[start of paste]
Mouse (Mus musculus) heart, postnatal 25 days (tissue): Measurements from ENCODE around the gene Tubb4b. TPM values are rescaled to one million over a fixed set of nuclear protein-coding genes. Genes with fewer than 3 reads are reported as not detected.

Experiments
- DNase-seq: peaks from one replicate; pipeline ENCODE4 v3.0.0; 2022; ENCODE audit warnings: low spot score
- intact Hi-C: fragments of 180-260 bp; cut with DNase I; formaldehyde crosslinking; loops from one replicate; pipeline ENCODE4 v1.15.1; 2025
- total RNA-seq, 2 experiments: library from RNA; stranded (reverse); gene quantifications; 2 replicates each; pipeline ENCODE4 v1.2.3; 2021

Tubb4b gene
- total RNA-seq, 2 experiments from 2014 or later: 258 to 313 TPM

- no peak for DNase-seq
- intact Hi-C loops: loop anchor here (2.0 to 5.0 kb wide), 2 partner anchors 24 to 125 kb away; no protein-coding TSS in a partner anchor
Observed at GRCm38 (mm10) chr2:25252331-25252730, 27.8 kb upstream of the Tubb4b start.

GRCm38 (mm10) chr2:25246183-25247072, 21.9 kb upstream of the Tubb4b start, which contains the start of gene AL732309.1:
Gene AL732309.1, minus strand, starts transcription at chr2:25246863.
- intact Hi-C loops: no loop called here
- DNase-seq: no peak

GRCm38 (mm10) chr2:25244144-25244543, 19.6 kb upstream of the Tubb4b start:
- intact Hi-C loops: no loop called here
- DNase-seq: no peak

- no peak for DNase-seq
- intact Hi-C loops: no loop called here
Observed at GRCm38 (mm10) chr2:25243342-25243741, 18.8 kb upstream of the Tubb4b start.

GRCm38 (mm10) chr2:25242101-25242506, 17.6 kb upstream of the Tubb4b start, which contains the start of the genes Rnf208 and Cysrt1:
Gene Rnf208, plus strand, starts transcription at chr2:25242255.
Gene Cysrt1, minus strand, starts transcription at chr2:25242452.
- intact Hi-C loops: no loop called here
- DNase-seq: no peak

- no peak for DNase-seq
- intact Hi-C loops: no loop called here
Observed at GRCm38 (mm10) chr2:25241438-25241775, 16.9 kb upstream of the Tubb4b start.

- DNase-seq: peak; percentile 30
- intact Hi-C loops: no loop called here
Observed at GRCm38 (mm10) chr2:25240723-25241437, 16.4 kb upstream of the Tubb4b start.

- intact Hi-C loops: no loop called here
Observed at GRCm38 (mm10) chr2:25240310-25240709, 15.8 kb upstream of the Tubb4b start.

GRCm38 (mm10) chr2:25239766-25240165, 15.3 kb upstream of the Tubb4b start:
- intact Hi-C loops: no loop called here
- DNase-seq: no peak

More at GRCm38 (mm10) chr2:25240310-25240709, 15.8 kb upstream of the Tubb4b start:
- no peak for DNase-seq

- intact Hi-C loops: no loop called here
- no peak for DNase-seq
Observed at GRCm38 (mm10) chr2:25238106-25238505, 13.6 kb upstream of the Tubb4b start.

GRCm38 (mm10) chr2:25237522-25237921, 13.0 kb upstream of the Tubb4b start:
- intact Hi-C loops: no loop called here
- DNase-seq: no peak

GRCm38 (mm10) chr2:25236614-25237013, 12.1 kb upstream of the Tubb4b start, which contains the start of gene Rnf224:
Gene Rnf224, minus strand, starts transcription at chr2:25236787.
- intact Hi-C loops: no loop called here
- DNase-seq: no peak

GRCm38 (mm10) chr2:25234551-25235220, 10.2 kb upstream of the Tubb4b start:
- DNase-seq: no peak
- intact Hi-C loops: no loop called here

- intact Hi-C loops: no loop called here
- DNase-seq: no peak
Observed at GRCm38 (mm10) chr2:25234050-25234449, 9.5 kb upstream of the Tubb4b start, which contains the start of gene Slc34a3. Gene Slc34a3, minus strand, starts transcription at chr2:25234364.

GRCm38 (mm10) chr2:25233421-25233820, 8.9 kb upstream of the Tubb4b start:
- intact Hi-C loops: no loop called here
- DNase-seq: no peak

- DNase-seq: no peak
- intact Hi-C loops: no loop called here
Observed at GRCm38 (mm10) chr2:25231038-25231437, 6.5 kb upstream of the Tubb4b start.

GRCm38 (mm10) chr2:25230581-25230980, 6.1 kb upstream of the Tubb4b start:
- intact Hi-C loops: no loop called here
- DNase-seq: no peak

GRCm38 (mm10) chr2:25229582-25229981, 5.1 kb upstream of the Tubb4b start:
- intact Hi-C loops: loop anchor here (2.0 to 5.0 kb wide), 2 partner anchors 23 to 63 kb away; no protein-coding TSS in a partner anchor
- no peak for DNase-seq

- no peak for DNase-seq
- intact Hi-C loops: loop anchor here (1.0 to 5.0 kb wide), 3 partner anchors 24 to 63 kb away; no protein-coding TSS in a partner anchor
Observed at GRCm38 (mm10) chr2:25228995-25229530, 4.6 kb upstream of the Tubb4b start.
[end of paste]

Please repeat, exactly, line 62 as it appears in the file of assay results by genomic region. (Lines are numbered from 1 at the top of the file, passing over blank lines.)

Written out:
- intact Hi-C loops: no loop called here